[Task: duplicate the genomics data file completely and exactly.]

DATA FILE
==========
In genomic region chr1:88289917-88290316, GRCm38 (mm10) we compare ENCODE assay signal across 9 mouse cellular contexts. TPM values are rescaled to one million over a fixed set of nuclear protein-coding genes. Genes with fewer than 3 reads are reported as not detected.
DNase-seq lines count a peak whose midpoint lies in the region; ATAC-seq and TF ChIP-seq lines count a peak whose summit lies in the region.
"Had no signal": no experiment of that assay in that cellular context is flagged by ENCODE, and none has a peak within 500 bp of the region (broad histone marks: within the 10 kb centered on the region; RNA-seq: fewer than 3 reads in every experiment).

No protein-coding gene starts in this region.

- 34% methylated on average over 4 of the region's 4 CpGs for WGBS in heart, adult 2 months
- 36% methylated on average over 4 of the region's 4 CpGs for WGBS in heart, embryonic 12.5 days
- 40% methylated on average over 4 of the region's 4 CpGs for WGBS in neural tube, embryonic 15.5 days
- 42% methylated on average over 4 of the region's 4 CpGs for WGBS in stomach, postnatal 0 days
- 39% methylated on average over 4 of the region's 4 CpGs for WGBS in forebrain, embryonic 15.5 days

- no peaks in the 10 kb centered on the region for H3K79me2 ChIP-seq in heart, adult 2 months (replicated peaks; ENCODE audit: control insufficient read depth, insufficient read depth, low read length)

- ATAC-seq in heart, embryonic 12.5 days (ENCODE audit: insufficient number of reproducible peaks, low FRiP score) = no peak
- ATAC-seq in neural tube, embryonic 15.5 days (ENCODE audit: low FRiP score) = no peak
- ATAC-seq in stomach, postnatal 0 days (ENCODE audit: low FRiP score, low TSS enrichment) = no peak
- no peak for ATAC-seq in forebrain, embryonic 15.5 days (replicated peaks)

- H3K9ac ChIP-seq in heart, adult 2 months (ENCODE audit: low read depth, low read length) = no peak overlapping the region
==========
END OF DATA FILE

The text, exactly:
In genomic region chr1:88289917-88290316, GRCm38 (mm10) we compare ENCODE assay signal across 9 mouse cellular contexts. TPM values are rescaled to one million over a fixed set of nuclear protein-coding genes. Genes with fewer than 3 reads are reported as not detected.
DNase-seq lines count a peak whose midpoint lies in the region; ATAC-seq and TF ChIP-seq lines count a peak whose summit lies in the region.
"Had no signal": no experiment of that assay in that cellular context is flagged by ENCODE, and none has a peak within 500 bp of the region (broad histone marks: within the 10 kb centered on the region; RNA-seq: fewer than 3 reads in every experiment).

No protein-coding gene starts in this region.

- 34% methylated on average over 4 of the region's 4 CpGs for WGBS in heart, adult 2 months
- 36% methylated on average over 4 of the region's 4 CpGs for WGBS in heart, embryonic 12.5 days
- 40% methylated on average over 4 of the region's 4 CpGs for WGBS in neural tube, embryonic 15.5 days
- 42% methylated on average over 4 of the region's 4 CpGs for WGBS in stomach, postnatal 0 days
- 39% methylated on average over 4 of the region's 4 CpGs for WGBS in forebrain, embryonic 15.5 days

- no peaks in the 10 kb centered on the region for H3K79me2 ChIP-seq in heart, adult 2 months (replicated peaks; ENCODE audit: control insufficient read depth, insufficient read depth, low read length)

- ATAC-seq in heart, embryonic 12.5 days (ENCODE audit: insufficient number of reproducible peaks, low FRiP score) = no peak
- ATAC-seq in neural tube, embryonic 15.5 days (ENCODE audit: low FRiP score) = no peak
- ATAC-seq in stomach, postnatal 0 days (ENCODE audit: low FRiP score, low TSS enrichment) = no peak
- no peak for ATAC-seq in forebrain, embryonic 15.5 days (replicated peaks)

- H3K9ac ChIP-seq in heart, adult 2 months (ENCODE audit: low read depth, low read length) = no peak overlapping the region